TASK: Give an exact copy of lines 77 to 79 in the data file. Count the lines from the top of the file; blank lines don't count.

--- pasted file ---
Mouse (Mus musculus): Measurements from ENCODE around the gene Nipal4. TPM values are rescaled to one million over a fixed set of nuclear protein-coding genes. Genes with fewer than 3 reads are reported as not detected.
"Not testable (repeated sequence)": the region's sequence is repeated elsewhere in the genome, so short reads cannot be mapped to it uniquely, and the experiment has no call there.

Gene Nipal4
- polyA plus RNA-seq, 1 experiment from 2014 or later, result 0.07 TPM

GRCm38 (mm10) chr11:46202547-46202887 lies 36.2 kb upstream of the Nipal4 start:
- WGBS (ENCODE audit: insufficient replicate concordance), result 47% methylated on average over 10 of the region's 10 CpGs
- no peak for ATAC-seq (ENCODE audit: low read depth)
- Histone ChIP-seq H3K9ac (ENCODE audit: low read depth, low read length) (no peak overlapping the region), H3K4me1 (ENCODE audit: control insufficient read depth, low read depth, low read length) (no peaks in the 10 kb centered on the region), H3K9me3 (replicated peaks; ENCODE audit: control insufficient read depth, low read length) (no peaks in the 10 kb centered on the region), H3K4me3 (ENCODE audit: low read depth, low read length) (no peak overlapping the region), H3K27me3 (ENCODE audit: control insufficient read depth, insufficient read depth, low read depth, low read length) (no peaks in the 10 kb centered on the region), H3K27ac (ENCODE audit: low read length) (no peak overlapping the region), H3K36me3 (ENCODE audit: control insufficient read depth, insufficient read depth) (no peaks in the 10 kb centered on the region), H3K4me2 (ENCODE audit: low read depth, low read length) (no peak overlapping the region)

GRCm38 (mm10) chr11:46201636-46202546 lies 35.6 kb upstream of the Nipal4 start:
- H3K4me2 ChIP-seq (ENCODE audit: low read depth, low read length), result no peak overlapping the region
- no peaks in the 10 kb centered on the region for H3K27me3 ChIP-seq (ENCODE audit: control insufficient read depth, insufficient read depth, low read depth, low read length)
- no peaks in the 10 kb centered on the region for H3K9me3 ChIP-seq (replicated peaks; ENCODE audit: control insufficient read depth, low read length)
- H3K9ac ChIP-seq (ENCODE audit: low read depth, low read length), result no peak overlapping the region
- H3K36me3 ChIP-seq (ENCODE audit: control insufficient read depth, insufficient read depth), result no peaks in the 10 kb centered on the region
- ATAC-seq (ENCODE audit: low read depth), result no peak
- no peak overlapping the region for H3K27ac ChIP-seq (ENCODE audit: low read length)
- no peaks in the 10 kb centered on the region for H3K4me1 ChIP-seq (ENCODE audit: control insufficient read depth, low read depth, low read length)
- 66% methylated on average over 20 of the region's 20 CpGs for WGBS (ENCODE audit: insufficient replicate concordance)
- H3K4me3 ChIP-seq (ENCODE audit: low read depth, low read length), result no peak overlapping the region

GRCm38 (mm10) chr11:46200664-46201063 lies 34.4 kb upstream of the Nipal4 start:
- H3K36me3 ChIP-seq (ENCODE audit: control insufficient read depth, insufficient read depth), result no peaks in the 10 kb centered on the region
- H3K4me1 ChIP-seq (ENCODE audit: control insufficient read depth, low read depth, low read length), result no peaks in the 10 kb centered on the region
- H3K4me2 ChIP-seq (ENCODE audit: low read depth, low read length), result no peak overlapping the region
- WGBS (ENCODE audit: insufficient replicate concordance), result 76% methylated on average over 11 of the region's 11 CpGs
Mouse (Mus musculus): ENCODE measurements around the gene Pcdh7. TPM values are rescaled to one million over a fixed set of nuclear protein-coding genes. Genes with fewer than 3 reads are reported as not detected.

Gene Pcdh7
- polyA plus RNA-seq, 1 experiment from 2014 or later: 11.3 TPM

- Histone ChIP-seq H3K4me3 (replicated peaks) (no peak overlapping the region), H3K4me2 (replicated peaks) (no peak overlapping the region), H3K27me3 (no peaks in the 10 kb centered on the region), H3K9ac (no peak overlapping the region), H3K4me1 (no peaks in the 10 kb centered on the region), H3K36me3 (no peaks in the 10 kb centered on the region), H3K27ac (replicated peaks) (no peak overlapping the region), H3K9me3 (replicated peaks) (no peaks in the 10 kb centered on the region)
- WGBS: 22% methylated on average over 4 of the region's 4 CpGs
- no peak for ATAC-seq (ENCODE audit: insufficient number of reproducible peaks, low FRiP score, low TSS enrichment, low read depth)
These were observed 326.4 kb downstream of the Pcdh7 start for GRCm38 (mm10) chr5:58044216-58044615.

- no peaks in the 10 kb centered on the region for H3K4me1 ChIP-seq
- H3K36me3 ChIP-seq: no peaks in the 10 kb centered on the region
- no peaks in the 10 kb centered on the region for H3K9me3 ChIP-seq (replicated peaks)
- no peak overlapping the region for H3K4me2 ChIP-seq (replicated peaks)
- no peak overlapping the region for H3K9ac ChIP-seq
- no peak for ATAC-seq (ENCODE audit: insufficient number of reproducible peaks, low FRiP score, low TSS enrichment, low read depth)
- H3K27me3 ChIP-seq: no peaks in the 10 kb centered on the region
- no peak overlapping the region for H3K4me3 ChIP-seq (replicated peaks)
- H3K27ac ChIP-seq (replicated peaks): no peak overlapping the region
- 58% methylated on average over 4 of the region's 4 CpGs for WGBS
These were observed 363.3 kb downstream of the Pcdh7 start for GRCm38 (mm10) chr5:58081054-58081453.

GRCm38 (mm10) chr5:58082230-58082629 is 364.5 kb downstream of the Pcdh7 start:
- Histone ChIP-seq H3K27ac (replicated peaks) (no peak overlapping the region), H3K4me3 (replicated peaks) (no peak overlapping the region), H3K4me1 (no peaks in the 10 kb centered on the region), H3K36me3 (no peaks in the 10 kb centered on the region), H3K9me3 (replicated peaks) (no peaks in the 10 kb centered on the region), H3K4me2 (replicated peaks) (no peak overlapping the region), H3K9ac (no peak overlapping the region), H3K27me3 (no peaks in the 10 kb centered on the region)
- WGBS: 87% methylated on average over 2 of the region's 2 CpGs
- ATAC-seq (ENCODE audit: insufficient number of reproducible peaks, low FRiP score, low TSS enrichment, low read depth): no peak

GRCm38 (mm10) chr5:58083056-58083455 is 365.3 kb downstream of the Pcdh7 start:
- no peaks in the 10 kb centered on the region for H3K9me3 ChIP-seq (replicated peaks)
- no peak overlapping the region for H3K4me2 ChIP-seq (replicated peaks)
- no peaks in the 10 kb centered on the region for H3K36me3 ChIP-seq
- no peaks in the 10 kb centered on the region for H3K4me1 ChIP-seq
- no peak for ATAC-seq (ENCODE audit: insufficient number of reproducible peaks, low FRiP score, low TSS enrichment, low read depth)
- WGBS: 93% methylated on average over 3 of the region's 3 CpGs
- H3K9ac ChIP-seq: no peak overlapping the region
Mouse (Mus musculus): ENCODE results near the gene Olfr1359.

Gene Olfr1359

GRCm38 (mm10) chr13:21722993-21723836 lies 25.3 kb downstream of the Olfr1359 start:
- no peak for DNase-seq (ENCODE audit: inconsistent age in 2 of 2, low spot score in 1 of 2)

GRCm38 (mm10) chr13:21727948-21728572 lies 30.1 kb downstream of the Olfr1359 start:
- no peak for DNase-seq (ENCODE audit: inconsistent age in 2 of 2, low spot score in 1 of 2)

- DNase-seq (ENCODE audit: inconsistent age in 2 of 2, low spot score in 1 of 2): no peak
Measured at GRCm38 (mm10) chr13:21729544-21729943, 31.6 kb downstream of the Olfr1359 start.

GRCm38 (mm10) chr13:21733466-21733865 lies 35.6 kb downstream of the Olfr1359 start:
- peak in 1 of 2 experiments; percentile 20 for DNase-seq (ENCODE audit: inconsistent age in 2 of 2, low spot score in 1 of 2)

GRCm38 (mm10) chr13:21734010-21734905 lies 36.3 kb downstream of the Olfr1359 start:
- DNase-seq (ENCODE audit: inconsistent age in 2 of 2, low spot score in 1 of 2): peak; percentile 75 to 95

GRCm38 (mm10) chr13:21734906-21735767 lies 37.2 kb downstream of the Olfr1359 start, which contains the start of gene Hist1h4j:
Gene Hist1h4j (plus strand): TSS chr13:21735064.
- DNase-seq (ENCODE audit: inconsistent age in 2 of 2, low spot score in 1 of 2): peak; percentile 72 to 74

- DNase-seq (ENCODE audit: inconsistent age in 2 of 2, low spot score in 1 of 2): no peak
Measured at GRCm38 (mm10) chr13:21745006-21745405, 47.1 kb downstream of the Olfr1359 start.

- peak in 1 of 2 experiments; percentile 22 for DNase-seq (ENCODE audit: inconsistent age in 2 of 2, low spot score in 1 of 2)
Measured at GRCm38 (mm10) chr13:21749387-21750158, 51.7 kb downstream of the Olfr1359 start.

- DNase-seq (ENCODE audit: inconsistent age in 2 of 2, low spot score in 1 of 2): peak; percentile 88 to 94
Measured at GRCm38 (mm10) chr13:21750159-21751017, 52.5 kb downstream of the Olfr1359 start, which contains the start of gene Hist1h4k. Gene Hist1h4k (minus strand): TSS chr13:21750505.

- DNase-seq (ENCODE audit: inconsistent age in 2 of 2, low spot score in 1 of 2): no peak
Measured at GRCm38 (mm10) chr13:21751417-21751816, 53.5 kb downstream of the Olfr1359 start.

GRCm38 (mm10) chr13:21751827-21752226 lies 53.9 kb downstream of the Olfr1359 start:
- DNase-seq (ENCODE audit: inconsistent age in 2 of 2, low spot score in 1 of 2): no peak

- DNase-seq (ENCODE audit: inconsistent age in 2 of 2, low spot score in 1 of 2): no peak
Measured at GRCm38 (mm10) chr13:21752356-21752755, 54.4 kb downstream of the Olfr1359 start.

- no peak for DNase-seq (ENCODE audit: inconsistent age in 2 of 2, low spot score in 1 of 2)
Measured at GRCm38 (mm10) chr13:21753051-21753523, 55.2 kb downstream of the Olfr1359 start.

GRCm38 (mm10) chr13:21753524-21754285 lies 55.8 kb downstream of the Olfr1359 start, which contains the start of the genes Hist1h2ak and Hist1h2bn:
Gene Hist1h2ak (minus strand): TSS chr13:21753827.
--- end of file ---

Measured at GRCm38 (mm10) chr13:21751417-21751816, 53.5 kb downstream of the Olfr1359 start.

GRCm38 (mm10) chr13:21751827-21752226 lies 53.9 kb downstream of the Olfr1359 start:
- DNase-seq (ENCODE audit: inconsistent age in 2 of 2, low spot score in 1 of 2): no peak